From Pizza to Payments: How Bitcoin Went Mainstream

Today, Bitcoin is one of the most popular cryptocurrencies, with a market cap of $1385.49 billion. You can use it to buy anything from local groceries to air tickets and luxurious cars. As of today, there are over 34,000 Bitcoin ATMs worldwide, and popular brands like Twitch and NewEgg accept it.

While Bitcoin may seem like a standard payment method now, it wasn’t always like this. In its early days, Bitcoin was only mined as a hobby, and no one used it for commercial transactions until one day, someone decided to challenge the status quo. Let’s see how Bitcoin turned from a hobby to the world’s #1 cryptocurrency used by millions of people every day.

How it all started?

The story of how a Bitcoin enthusiast spent $707,433,000 on a couple of large pizzas never gets old. On May 18, 2010, Laszlo Hanyecz, a Florida-based programmer, made a rather absurd request to exchange 10,000 Bitcoins for “a couple of pizzas”.

Lazlo Post from

After waiting for 4 days and several to-and-fro conversations with other community members, he finally got his pizza.

It was Jeremy Sturdivant, a bright-eyed 19-year-old who went by the username “jercos” on, got Laszlo two large pizzas, which were worth $41 at the time. Later, Laszlo also posted an update on the forum confirming that he successfully exchanged 10,000 Bitcoins for 2 large pizzas.

Lazlo Post on

At the time, Bitcoins were worth nothing. This was the first-ever commercial transaction that gave Bitcoin a real-world value of $0.0041. Looking back, this seemingly insignificant transaction transformed how people perceived Bitcoin, demonstrating its potential as an ideal alternative to traditional currencies. Ever since the pizza exchange in 2010, people across the world have been celebrating Bitcoin Pizza Day on 22nd May.

Let’s look at Bitcoin’s origin, understand its purpose, and the consequences that followed Bitcoin Pizza Day.

Bitcoin’s origin

Bitcoin was conceptualized as a “peer-to-peer electronic cash system” in 2008 to counter the Global Financial Crisis (GFC) that fueled inflation and adversely affected the economy in the early 21st century.

The domain was registered on August 18, 2008. Later, in January 2009, Satoshi Nakamoto, the anonymous creator of Bitcoin, released the software as open-source code. He aspired to create a “trust-less” cash system that didn’t require third parties to moderate or approve transactions. This would take financial control back from giant corporations and give ordinary people an opportunity to be a part of the financial system.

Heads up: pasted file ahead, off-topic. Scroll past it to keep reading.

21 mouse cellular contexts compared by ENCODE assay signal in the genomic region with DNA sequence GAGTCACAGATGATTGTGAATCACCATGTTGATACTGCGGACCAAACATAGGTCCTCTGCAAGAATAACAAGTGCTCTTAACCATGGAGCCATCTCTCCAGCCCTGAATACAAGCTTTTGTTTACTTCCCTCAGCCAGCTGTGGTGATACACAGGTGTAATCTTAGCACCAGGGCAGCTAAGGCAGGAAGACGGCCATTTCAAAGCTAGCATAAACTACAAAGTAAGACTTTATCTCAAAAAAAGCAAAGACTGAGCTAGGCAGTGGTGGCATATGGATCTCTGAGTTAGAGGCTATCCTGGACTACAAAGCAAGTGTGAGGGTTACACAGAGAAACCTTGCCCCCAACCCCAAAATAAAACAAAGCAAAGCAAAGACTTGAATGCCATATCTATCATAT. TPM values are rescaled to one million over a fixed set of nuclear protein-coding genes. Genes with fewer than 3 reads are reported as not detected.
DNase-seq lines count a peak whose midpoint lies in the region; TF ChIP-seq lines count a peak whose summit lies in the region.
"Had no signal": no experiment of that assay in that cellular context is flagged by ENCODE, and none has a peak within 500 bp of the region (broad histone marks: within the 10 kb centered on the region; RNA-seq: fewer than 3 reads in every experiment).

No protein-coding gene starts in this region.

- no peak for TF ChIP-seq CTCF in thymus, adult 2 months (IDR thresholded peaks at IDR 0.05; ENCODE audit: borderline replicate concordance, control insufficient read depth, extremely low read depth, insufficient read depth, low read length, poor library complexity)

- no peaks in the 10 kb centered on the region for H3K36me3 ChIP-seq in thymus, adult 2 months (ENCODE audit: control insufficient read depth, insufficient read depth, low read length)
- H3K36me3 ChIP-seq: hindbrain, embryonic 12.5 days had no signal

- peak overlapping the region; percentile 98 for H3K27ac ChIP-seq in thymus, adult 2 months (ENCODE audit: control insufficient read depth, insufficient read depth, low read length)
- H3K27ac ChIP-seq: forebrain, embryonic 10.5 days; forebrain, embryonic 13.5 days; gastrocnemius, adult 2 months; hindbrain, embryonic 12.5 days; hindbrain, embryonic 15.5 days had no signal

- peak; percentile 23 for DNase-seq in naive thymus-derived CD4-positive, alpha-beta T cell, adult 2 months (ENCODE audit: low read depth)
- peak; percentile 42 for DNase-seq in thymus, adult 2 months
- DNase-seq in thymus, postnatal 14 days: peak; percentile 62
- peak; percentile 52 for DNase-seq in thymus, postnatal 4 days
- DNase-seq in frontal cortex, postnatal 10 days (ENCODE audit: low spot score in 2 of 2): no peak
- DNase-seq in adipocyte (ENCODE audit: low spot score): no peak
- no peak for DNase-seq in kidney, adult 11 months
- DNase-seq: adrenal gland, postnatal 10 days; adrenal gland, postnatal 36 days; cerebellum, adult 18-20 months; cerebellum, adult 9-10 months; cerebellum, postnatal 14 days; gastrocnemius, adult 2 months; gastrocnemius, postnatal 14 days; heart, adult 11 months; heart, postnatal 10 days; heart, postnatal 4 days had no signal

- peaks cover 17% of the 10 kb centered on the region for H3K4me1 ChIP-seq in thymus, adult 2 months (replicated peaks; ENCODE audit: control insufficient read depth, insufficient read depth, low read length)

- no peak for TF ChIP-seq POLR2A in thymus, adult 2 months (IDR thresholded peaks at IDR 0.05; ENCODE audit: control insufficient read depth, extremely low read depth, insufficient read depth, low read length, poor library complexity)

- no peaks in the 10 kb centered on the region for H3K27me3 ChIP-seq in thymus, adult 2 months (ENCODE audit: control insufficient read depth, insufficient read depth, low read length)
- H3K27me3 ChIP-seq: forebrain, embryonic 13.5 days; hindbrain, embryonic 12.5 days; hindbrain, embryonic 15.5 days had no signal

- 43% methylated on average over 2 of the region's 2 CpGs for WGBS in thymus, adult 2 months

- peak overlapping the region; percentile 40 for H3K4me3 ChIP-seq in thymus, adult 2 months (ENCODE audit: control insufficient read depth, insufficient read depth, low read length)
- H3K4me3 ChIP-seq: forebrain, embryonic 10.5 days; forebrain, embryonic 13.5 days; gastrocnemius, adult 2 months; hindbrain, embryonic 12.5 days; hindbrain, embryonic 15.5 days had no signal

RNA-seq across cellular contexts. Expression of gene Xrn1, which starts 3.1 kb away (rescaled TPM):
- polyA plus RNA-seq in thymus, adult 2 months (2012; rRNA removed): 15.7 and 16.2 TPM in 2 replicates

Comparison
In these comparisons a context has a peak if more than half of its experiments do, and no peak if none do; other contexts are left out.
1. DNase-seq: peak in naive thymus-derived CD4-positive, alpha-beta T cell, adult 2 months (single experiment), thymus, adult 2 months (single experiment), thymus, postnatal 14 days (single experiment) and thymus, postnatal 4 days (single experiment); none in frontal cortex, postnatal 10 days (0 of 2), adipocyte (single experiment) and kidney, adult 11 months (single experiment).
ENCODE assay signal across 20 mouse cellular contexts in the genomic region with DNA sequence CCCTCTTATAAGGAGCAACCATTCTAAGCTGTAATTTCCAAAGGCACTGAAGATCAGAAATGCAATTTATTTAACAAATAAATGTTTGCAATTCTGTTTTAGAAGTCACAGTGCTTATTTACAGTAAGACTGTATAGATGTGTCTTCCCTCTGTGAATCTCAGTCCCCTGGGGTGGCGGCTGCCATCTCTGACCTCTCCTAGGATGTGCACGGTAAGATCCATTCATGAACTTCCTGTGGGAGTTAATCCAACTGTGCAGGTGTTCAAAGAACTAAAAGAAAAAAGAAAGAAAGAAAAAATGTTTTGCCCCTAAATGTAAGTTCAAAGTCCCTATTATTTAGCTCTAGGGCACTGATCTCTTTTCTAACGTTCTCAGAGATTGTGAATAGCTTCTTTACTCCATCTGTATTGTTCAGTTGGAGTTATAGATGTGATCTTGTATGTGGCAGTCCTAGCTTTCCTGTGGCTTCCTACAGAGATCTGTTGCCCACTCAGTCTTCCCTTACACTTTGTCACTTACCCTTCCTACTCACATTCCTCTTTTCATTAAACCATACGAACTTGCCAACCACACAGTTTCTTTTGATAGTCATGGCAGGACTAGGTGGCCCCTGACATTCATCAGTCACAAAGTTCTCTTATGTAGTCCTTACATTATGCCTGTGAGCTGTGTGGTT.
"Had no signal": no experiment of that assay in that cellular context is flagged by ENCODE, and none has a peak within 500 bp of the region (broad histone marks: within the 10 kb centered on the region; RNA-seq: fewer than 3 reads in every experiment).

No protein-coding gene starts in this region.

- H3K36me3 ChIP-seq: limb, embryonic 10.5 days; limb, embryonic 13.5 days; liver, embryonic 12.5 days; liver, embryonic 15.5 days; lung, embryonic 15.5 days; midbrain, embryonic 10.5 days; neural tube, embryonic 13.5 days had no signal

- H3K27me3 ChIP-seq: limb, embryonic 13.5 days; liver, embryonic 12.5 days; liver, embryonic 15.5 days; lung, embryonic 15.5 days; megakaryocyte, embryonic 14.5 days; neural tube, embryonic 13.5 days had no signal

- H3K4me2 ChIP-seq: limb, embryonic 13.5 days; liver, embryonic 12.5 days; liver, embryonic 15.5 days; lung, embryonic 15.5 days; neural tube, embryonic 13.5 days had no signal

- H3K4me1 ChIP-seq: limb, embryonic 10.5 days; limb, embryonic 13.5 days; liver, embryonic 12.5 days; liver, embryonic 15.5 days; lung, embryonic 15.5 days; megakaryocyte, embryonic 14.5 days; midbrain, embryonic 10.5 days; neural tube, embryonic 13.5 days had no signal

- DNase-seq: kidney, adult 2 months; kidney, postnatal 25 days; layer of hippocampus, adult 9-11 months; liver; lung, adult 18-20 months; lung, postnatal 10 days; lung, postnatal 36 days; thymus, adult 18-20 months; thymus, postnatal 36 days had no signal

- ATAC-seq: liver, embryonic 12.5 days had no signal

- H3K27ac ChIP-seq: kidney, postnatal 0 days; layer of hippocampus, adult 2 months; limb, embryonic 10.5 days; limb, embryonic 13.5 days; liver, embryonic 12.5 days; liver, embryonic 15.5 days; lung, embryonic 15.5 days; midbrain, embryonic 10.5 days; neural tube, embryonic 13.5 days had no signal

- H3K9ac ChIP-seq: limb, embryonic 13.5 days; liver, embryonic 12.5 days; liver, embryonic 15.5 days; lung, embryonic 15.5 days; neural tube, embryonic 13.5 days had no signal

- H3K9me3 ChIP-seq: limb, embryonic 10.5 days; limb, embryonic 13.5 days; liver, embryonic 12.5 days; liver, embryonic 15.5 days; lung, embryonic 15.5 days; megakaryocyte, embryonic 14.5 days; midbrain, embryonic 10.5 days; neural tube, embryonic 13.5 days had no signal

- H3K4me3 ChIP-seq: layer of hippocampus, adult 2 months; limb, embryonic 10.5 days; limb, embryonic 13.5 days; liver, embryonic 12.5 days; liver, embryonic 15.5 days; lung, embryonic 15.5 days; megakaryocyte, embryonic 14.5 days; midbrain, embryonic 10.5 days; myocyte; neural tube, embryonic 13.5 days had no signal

“The root problem with conventional currency is all the trust that’s required to make it work. The central bank must be trusted not to debase the currency, but the history of fiat currencies is full of breaches of that trust. Banks must be trusted to hold our money and transfer it electronically, but they lend it out in waves of credit bubbles with barely a fraction in reserve. We have to trust them with our privacy, trust them not to let identity thieves drain our accounts. Their massive overhead costs make micropayments impossible.”
– Satoshi Nakamoto (Anonymous Creator of Bitcoin)

Bitcoin, in its early days

Ever since its inception, Bitcoin has remained the talk of the town. However, people only mined it out of passion, and no one really used it to buy or sell goods and services. Laszlo Hanyecz challenged the status quo and changed people’s perception of Bitcoin by exchanging it for pizza.

Later, in an interview, Hanyecz told The Sun, “I mean, I coded this thing and mined Bitcoin and I felt like I was winning the internet that day.” He added, “I was like, ‘Man, I got these GPUs linked together, now I’m going to mine twice as fast. I’m just going to be eating free food; I’ll never have to buy food again.’”

Hanyecz’s pizza transaction quickly made headlines as it was the first-of-its-kind electronic payment at the time. He repeated it many more times and spent approximately 100,000 Bitcoins on pizza that summer. 

Gradually, people started using Bitcoin to exchange goods and services. In early 2010, a Bitcoin enthusiast who went by the name of “dwdollar” on announced that he was creating an exchange platform for Bitcoins. Two months later, on March 17th, the first-ever cryptocurrency exchange platform, Bitcoinmarket, went live.

Until February 2011, Bitcoin wasn’t worth a dollar. Its value was merely $0.003, which means a single dollar was worth 333 Bitcoins. However, things began to change very quickly. By June 2011, Bitcoin’s price had shot up 30 times, reaching a peak of $29.60 on June 8, 2011. The price hike was followed by a steep recession, which caused Bitcoin’s price to drop to $5 by the end of the year.

At the time, Mt. Gox became a notable crypto exchange, accounting for 70% of the total Bitcoin trading volume worldwide. However, the platform suffered multiple security breaches, which caused it to suspend trading, file for bankruptcy, and cease operations in February 2014.

While the collapse of Mt. Gox was an unfortunate event for the crypto community, it didn’t stop Bitcoin from growing at a rapid pace. By then, many major exchanges were facilitating Bitcoin trading, and it was one of the most popular cryptocurrencies, with a market capitalization of $4.4B in December 2014. This is when its widespread adoption began.

Bitcoin’s widespread adoption

The seemingly insignificant Bitcoin pizza order turned into a worldwide phenomenon. By early 2015, Bitcoin had become widely popular among tech enthusiasts, and the rising number of crypto exchanges fueled its growth. Here’s how Bitcoin grew year on year since the pizza transaction in 2014: